TALLAHASSEE, Fla. (WTXL)--The Tallahassee-Leon animal center serves more than 9,000 animals a day, but since the center is losing a major source of funding that number could go up or result in more animals being put down.
"Is definitely very difficult but we've got to look at what successes that we've had with that money and how we can find other grants other foundations and other donors to help supplement that," said Erika Leckington.
Erika Leckington says for the last couple years the center has been receiving more than $300,000 dollars of funding from the American Society for the Prevention of Cruelty to Animals. But without the capability to provide two vital services--the partnership won't continue.
"The ASPCA has said that not having a spay and neuter clinic and not having a comprehensive community cat program are two of the biggest reasons," said Leckington.
The grant from the ASPCA is used to help cut down on the amount animals that are put down and offer spay and neuter services to decrease overpopulation.
Pet owners like Cynthia Harlow says losing the money is devastating to the community.
"For the animals that we're going to get in the future, for the homeless animals that were coming theres no hope for them really if we've already lost the money," said Harlow.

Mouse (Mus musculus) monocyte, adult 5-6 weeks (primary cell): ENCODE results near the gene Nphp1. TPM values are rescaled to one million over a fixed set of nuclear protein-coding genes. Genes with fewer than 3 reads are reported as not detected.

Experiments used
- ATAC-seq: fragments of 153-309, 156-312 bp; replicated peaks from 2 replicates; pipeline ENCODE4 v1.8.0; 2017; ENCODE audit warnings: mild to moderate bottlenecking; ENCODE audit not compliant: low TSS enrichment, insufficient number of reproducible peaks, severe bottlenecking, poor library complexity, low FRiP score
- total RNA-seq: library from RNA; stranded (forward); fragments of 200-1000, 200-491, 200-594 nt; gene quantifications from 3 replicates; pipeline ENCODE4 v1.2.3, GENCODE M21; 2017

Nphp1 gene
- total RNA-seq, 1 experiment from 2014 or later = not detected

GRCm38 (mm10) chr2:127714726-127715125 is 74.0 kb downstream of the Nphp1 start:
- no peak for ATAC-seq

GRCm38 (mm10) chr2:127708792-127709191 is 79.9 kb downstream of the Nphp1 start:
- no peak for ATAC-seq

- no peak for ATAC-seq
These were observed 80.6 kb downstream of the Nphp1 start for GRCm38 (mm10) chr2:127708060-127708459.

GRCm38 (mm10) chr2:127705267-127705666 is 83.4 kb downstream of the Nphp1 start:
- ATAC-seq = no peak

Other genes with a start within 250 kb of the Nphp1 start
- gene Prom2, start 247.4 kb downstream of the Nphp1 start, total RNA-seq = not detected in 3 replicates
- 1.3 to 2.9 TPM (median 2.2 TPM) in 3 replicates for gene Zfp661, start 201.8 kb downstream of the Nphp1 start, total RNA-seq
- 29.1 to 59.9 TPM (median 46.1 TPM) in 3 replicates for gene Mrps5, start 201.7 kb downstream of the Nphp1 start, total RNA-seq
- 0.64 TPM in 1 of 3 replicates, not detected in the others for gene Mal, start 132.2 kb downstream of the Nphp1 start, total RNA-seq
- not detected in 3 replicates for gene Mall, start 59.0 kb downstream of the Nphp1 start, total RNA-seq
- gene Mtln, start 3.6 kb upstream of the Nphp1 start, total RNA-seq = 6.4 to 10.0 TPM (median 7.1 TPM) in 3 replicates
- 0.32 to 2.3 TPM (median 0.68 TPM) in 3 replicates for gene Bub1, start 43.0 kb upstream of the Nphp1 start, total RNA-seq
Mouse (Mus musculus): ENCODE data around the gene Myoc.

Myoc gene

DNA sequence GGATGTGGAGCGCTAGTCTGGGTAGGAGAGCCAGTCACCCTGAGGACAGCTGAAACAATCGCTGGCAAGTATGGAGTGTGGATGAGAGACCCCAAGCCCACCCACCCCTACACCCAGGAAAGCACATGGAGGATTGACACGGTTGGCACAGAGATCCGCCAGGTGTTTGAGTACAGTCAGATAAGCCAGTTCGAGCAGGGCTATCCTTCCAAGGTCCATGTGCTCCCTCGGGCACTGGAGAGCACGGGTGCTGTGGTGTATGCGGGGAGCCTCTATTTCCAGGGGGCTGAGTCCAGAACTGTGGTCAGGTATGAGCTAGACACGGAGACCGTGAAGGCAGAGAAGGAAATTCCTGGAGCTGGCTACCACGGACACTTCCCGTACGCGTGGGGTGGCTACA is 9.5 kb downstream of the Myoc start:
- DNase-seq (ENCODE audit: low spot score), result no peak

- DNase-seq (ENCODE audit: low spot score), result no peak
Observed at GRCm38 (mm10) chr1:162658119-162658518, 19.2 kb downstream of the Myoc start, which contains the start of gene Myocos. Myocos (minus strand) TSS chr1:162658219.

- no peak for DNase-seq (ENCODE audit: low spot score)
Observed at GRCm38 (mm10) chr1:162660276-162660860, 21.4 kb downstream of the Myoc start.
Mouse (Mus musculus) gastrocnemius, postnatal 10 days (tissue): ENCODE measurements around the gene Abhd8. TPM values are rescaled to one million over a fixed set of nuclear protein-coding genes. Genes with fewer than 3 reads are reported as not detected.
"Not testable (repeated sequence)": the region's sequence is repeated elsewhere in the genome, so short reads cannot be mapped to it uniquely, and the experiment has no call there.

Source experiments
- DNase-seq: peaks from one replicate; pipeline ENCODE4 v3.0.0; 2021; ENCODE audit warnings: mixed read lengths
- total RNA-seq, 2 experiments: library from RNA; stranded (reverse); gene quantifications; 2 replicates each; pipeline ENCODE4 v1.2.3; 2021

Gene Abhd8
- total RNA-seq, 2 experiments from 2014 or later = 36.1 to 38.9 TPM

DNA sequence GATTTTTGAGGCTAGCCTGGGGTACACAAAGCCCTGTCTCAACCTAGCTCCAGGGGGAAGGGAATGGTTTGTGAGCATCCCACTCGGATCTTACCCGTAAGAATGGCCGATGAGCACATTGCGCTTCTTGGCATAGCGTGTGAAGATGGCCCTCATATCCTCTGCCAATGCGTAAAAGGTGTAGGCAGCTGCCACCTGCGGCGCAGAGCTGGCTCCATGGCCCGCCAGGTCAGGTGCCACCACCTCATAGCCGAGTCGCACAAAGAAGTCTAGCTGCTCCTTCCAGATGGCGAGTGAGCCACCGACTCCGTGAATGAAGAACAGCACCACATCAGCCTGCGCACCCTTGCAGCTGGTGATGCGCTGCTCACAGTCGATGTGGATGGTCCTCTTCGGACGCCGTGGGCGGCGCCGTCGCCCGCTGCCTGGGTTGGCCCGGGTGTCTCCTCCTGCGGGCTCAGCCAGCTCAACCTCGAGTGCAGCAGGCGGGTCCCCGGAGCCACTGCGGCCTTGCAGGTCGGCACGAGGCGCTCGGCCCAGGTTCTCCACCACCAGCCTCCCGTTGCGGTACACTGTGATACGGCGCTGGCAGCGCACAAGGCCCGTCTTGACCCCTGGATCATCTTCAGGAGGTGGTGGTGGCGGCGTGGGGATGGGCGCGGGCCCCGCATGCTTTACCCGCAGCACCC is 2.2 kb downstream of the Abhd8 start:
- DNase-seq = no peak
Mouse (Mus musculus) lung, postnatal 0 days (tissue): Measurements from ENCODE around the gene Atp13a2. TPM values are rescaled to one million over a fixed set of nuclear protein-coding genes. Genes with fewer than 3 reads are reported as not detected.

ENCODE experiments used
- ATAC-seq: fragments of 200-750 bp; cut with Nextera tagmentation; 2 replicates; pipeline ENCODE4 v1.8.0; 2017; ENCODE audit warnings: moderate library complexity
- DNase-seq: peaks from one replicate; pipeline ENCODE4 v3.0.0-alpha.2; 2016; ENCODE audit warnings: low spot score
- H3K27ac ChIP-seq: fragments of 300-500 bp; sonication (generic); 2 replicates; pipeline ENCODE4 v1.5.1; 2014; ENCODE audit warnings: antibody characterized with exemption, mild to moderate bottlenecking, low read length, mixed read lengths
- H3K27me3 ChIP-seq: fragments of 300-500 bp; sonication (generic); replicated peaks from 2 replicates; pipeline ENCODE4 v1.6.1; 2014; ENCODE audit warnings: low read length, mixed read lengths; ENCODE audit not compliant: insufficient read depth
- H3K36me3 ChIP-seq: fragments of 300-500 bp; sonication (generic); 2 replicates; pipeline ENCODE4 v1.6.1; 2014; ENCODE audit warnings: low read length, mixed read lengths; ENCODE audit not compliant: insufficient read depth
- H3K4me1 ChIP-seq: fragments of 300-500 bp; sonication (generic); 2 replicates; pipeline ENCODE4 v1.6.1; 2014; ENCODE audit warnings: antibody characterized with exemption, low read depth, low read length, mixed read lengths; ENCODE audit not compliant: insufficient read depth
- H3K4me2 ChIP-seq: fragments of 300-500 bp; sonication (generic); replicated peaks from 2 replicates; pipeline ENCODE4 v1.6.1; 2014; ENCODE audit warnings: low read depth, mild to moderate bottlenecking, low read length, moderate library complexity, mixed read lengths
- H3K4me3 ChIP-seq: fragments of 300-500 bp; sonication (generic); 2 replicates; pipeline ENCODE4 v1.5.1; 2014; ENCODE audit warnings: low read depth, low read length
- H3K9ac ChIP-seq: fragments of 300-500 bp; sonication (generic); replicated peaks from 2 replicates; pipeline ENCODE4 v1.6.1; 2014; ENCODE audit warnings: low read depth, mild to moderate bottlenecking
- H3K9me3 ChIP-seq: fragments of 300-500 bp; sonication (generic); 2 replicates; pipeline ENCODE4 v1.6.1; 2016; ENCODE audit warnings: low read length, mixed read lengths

Harlow says she's also frustrated with the city laws that help prevent animal overpopulation because she says they aren't being enforced. Harlow also added, animal control officers she knows says they fear dropping stray animals off to the shelter. She says they now fear the animals will be put down even more.
But, Leckington says the euthanasia rate was cut down by using funds from the ASPCA but believes it will remain low. She says though they lost the money they'll still get help.
"ASPCA enables us to find other resources in order to continue the programs that they've helped us plan and put in place," said Leckington.
Leckington say they will be meeting with other animal coalitions from across the nation to discuss how they plan to fix these issues in September.